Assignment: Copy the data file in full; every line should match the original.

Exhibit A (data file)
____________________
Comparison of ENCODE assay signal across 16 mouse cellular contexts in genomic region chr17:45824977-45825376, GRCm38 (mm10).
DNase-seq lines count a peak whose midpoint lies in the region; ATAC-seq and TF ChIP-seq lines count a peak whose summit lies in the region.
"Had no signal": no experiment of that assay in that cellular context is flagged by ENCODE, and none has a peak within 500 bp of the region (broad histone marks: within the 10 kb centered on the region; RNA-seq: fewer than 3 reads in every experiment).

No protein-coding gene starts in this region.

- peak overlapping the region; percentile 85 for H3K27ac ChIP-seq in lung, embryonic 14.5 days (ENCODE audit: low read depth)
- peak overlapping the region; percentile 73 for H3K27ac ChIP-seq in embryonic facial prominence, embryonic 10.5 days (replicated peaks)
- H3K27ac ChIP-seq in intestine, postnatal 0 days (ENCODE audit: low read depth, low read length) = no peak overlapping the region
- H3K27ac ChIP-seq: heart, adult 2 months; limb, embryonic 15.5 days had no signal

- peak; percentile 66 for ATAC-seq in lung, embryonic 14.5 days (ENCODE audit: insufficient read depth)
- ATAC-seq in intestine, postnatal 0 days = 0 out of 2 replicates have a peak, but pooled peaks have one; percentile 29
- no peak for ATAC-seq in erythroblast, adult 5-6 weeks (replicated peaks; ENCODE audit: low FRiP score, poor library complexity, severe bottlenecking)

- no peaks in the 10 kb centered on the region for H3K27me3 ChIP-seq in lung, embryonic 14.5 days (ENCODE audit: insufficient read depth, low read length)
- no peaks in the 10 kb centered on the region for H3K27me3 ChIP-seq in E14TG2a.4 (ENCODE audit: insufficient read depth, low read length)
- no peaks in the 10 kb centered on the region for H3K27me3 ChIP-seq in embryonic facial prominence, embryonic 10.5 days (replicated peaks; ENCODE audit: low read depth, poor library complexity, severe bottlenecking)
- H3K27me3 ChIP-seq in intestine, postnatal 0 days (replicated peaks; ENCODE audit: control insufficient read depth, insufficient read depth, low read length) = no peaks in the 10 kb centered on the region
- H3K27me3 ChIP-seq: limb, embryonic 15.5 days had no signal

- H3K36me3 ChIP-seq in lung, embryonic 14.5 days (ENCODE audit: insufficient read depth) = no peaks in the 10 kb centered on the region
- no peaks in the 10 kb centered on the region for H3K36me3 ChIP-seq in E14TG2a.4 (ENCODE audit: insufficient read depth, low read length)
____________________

Comparison of ENCODE assay signal across 16 mouse cellular contexts in genomic region chr17:45824977-45825376, GRCm38 (mm10).
DNase-seq lines count a peak whose midpoint lies in the region; ATAC-seq and TF ChIP-seq lines count a peak whose summit lies in the region.
"Had no signal": no experiment of that assay in that cellular context is flagged by ENCODE, and none has a peak within 500 bp of the region (broad histone marks: within the 10 kb centered on the region; RNA-seq: fewer than 3 reads in every experiment).

No protein-coding gene starts in this region.

- peak overlapping the region; percentile 85 for H3K27ac ChIP-seq in lung, embryonic 14.5 days (ENCODE audit: low read depth)
- peak overlapping the region; percentile 73 for H3K27ac ChIP-seq in embryonic facial prominence, embryonic 10.5 days (replicated peaks)
- H3K27ac ChIP-seq in intestine, postnatal 0 days (ENCODE audit: low read depth, low read length) = no peak overlapping the region
- H3K27ac ChIP-seq: heart, adult 2 months; limb, embryonic 15.5 days had no signal

- peak; percentile 66 for ATAC-seq in lung, embryonic 14.5 days (ENCODE audit: insufficient read depth)
- ATAC-seq in intestine, postnatal 0 days = 0 out of 2 replicates have a peak, but pooled peaks have one; percentile 29
- no peak for ATAC-seq in erythroblast, adult 5-6 weeks (replicated peaks; ENCODE audit: low FRiP score, poor library complexity, severe bottlenecking)

- no peaks in the 10 kb centered on the region for H3K27me3 ChIP-seq in lung, embryonic 14.5 days (ENCODE audit: insufficient read depth, low read length)
- no peaks in the 10 kb centered on the region for H3K27me3 ChIP-seq in E14TG2a.4 (ENCODE audit: insufficient read depth, low read length)
- no peaks in the 10 kb centered on the region for H3K27me3 ChIP-seq in embryonic facial prominence, embryonic 10.5 days (replicated peaks; ENCODE audit: low read depth, poor library complexity, severe bottlenecking)
- H3K27me3 ChIP-seq in intestine, postnatal 0 days (replicated peaks; ENCODE audit: control insufficient read depth, insufficient read depth, low read length) = no peaks in the 10 kb centered on the region
- H3K27me3 ChIP-seq: limb, embryonic 15.5 days had no signal

- H3K36me3 ChIP-seq in lung, embryonic 14.5 days (ENCODE audit: insufficient read depth) = no peaks in the 10 kb centered on the region
- no peaks in the 10 kb centered on the region for H3K36me3 ChIP-seq in E14TG2a.4 (ENCODE audit: insufficient read depth, low read length)